Can you provide any updates on the upcoming delivery?

Jeremy Hopkins stated that the authorities and various parties are actively discussing methods to sustainably manage the border. There is optimism that a solution will be reached and as more information becomes available, the specifics will be better understood.

UNICEF Representative in Egypt Jeremy Hopkins

Jeremy Hopkins, the UNICEF Representative in Egypt

According to UN News, there are currently 20 trucks operating within Gaza. Can you provide information on how the delivery of crucial supplies is organized and prepared within the Gaza Strip?

Jeremy Hopkins: I would like to acknowledge our hardworking team of UNICEF State of Palestine employees in Gaza who have been tirelessly providing assistance despite difficult circumstances. They have been working continuously since the start of the conflict and even before. Our colleagues in Gaza have been relocating health centers and stocking them with medical supplies, and keeping some water systems functioning. Although only five percent of the normal capacity is currently available, some water systems are still operating thanks to UNICEF’s support. I want to give credit to our colleagues for their outstanding efforts in Gaza.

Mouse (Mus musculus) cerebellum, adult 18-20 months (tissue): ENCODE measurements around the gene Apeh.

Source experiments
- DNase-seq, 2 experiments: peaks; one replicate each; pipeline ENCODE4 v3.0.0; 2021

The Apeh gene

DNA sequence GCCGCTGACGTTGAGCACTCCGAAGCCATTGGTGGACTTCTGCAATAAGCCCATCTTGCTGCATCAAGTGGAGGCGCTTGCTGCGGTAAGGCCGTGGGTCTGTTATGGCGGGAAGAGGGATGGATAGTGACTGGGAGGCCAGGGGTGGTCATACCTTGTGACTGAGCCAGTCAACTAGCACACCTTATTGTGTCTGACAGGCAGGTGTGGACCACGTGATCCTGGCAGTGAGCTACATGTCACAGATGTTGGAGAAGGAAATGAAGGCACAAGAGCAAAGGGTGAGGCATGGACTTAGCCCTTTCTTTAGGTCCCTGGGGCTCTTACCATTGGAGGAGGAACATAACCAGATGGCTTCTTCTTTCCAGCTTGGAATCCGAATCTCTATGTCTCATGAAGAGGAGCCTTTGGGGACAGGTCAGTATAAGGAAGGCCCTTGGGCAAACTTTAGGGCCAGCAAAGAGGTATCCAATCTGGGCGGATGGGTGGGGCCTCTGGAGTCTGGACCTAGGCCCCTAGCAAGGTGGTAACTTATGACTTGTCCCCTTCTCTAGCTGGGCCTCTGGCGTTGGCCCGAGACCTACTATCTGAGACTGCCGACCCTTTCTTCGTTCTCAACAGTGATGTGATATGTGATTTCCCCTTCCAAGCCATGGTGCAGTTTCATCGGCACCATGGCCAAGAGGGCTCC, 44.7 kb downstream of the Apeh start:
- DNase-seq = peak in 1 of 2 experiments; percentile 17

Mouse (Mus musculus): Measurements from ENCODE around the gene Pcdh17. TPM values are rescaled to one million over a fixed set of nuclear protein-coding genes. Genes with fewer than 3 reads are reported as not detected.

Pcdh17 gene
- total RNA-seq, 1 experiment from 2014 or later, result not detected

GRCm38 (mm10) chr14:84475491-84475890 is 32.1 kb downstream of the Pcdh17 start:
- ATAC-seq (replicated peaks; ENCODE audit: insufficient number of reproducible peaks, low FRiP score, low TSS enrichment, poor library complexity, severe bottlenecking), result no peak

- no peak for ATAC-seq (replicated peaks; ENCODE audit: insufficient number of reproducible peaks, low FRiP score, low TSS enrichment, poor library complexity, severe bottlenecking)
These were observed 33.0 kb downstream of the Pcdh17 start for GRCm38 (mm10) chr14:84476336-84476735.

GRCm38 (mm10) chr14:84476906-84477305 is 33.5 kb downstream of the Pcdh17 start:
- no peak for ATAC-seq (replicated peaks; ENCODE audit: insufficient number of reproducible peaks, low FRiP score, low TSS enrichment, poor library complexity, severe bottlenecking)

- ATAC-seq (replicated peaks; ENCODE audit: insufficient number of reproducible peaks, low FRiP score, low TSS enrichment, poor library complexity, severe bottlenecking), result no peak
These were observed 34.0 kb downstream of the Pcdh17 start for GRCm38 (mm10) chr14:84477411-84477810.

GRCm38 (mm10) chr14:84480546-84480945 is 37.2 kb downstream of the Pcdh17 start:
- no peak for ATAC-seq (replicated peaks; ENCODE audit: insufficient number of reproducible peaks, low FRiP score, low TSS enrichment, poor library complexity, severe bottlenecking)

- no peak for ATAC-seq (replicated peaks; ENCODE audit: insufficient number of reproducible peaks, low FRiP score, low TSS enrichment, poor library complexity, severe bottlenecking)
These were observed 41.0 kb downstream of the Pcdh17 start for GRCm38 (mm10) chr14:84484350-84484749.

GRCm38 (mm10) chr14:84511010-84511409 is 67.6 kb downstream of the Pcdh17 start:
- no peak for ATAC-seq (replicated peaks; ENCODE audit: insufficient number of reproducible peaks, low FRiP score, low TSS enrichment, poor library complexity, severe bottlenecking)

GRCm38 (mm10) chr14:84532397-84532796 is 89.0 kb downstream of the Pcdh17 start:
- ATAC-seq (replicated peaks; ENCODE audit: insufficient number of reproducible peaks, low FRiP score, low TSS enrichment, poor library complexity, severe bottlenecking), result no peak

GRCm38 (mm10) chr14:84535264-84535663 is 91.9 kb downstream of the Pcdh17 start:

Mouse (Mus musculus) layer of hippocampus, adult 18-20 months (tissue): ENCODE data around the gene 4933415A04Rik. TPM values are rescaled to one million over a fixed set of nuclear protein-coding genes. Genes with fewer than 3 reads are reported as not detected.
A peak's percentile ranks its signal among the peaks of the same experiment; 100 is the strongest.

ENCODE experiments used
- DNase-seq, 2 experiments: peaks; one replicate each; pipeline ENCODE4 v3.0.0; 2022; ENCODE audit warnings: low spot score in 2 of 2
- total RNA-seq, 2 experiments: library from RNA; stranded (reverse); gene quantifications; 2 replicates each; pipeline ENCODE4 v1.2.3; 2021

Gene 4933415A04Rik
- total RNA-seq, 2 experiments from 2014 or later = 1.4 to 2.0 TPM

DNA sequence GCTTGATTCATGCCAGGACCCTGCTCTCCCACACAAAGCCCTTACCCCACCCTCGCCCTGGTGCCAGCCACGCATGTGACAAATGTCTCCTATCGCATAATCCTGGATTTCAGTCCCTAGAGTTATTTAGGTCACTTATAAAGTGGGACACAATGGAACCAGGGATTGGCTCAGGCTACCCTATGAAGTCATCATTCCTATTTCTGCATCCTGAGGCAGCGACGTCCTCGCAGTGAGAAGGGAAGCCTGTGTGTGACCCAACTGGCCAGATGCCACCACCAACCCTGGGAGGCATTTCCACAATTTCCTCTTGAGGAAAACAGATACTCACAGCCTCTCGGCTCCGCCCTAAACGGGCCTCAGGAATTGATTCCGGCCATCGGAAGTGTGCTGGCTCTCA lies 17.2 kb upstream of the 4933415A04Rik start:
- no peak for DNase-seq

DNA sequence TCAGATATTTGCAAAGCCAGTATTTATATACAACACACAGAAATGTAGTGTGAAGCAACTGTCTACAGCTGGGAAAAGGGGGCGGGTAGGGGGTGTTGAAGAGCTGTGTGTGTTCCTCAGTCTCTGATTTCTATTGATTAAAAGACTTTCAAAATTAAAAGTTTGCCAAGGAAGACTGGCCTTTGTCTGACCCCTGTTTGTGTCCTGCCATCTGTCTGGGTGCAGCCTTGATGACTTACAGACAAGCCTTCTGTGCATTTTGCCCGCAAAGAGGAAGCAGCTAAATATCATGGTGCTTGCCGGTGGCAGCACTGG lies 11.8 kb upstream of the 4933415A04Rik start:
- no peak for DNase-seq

The current situation shows that one million individuals have been forced to leave their homes. This includes at least 300,000 children who currently have no place to call home. As a result, the need for humanitarian aid is critical. According to global guidelines, each person should have access to 15 liters of water for basic living needs such as drinking, washing, and cooking. However, in Gaza, the amount of water available per person is less than three liters. While we are aware of these urgent needs and have the ability to provide aid, we are unable to do so without the necessary means of transportation. All we ask is for the corridor to be opened so that we may assist those in need.

You mentioned that the amount that arrived today is a small fraction of what is needed. Do you have an estimate of how long the supplies received in Gaza today will last for the people in need?

Jeremy Hopkins expressed concern that the current resources are not sufficient to meet the needs. He believes that at least 100 to 200 trucks per day, with supplies such as food, water, medicine and fuel, are necessary for an effective humanitarian response.

What obstacles are currently faced in distributing and transporting supplies throughout Gaza due to the absence of a ceasefire?

Jeremy Hopkins stated that the task ahead will be difficult. They have a responsibility to provide aid, driven by a humanitarian obligation. They also urge for an immediate end to hostilities, as this is the only way to ensure safe delivery of aid. Furthermore, they call on the opposing parties to refrain from targeting healthcare and education facilities, which are vital for the distribution of aid. It is also important to protect healthcare workers so they can fulfill their duties.